Luke [Gunn, Issy’s coach] and I know what happened. There were many behind the scenes reasons why that race just didn’t really go very well. I was really upset on the day, obviously, you’ve been working towards that for the entire season and I really did not perform well in terms of the rest of my season.

We sat down the week after and Luke said ‘this is what happened, we know why that happened, let’s be done with it and move on. Let’s concentrate on trying to run well and having a really positive end of season’. It was definitely difficult but I bounced back pretty quickly”.

The Perfect Race

Bouncing back is perhaps an understatement. Acutely aware that the window for Olympic qualifying (1:59.30) opened, Issy headed to Madrid to act on that guidance from her coach. It was the perfect race. She recalls the moments immediately afterwards.

When I crossed the line, I saw the girl in front of me had run 1:58. When the time came up on the board I was like; ‘what have I done?!’. I was beyond happy. I was a bit shocked, I wasn’t really expecting it to happen. But it was tactically one of my best races this year. I just made the moves that I’ve been meaning to make at every single other race this year. At the end of the day, I got it right. I ran the race that Luke and I had talked about.

Luke had asked me that week how i was going to react when I run 1:59. He said ‘you know you’ve got be dramatic for the cameras!’. So that was kind of all that was in my head. I was like, ‘Oh my God, I just ran the Olympic qualifying time!’. It creates some great pictures and videos of me, you see me screaming in the background of the live stream. I was very happy”.

It has provided plenty of confidence for the future (“it’s something that now I’ve done it once, hopefully I’ll have that confidence to be like, right, this is how you run 159. You can do it. Just do it every time!”).

Budapest Bound

As well as confidence, it secured a spot at the World Championships. After the disappointment of Manchester, the phone call from British Athletics came as quite a surprise:

Genuinely, when I got the call, I was so surprised. I hadn’t even considered Budapest. I was like; ‘it’s over, there are other people with the qualifying time, it makes sense for them to go’. Then everyone saying it on social media and I was like… no. I really didn’t think it was going to happen.

I’d already had my being-really-upset-about-it moment after the British Championships, so if it doesn’t happen, fine, if it happens, great. It’d obviously be amazing, but I’m not going to get my hopes up. Which is why, again, I was so surprised when they called me and said you’re going”.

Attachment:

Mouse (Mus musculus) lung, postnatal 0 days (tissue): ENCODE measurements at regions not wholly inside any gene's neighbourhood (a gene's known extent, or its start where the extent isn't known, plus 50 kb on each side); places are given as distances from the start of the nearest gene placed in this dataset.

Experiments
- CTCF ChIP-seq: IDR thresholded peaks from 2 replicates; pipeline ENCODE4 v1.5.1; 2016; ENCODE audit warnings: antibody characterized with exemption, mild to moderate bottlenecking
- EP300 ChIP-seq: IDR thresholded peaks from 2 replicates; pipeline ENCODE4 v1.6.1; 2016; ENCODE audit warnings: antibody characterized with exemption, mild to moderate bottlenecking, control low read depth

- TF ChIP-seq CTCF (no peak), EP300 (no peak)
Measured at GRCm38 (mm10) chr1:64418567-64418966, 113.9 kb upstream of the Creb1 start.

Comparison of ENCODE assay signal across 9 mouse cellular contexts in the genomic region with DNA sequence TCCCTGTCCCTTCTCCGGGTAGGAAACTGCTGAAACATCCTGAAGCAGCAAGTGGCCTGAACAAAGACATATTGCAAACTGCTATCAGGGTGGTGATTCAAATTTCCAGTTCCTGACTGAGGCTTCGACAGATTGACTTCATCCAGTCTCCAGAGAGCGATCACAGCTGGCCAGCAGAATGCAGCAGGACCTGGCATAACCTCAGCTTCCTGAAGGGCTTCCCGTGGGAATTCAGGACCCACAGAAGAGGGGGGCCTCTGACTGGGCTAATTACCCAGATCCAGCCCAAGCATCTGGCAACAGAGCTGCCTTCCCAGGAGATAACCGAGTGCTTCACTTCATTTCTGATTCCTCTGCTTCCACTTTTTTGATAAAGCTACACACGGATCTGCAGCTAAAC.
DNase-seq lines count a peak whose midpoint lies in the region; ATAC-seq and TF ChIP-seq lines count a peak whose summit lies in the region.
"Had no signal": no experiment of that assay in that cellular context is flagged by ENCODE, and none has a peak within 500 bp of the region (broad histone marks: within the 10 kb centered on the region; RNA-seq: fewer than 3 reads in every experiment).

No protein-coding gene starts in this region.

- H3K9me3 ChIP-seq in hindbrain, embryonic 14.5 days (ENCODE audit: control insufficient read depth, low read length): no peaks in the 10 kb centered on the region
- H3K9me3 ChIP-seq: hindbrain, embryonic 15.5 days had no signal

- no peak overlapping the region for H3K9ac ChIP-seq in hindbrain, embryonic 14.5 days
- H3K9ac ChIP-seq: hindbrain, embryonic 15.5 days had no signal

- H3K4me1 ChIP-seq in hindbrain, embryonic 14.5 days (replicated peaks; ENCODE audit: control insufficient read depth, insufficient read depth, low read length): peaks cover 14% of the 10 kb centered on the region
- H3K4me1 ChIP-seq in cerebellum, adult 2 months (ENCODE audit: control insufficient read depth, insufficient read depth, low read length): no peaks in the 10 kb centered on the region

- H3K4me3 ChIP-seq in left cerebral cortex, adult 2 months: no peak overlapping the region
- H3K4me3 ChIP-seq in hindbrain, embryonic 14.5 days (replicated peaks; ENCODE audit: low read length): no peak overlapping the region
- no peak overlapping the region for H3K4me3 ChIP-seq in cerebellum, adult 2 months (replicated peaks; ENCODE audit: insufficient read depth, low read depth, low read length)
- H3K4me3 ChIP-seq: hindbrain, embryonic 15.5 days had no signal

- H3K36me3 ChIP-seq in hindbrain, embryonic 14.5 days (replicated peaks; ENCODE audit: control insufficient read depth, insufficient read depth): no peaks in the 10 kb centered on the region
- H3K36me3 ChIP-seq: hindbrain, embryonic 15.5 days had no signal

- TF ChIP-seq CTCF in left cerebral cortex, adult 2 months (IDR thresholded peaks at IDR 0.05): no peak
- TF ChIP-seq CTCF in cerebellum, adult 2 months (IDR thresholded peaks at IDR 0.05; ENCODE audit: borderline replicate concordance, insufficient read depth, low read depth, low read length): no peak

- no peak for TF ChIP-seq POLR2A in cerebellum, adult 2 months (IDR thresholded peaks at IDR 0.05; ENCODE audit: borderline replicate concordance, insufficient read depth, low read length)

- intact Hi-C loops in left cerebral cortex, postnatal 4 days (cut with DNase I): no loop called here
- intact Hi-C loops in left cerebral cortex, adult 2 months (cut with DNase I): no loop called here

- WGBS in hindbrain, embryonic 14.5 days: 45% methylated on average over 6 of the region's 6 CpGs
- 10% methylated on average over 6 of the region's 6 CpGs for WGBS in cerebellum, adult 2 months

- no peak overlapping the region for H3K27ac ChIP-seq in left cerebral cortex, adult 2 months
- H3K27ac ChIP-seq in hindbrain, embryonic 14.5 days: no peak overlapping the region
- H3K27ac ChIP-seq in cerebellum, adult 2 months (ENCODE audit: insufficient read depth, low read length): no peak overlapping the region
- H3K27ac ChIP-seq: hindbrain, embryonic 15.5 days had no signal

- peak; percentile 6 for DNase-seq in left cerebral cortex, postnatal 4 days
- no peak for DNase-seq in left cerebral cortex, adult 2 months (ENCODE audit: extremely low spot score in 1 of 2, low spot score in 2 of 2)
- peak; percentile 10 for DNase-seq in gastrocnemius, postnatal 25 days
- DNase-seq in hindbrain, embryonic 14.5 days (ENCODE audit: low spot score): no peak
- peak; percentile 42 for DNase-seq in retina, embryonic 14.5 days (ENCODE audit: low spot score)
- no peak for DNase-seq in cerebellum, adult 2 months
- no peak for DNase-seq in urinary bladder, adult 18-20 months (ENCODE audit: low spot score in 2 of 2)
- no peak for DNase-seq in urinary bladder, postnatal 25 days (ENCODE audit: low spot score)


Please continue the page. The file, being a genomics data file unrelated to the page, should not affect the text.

Enjoying the Experience

It’s an experience Issy will be relishing, whilst not getting distracted from the most important part – the racing:

It’s definitely a big deal. I’ve done the junior champs before, but this is the world stage. It’s definitely completely different, it’s a whole experience as well as just the racing. I’m going on a holding camp, you have a lot more British Athletics staff around you, there’s the big security and all that stuff. That’s definitely really exciting, but I’m quite lucky that my race is not until five days in so I have a lot of time to let that settle down and then focus on the races as if it is any other race.

I have targets and goals, but I’m very aware this is my first champs and I’m not really sure how it will go. I’m treating every race like it is a final and I think that’s the best mentality to go in with for someone in my position because it’s not going to be easy, it’s the World Champs! I want to enjoy the experience, but I don’t want to get too caught up in it because I want to race well. It’s a great opportunity to run another PB, if I could, and put a good marker down for the rankings next year, so the racing is important”.

Photo: James Rhodes

Support Club

There’ll be many people in Budapest (and at home) rooting for Issy. One of those is Hannah England. Husband of Issy’s coach Luke Gunn, she knows a thing or two about the World Championships, having won silver over 1500m in 2011, and finishing fourth in 2011. The pair have been able to share tips and advice on how to make the most of the occasion:

She’ll be there commentating so hopefully I’ll be able to see her. She was so, so happy for me when I got the call and she just wants me to soak up the experience and enjoy it, as well as racing well. She’s my number one supporter. It’s really nice”.

Whatever happens, making the start line in Budapest is a deserved reward in a breakthrough season. The women’s 800m heats take place on Wednesday morning; Fast Running will be on the ground in Budapest providing coverage throughout.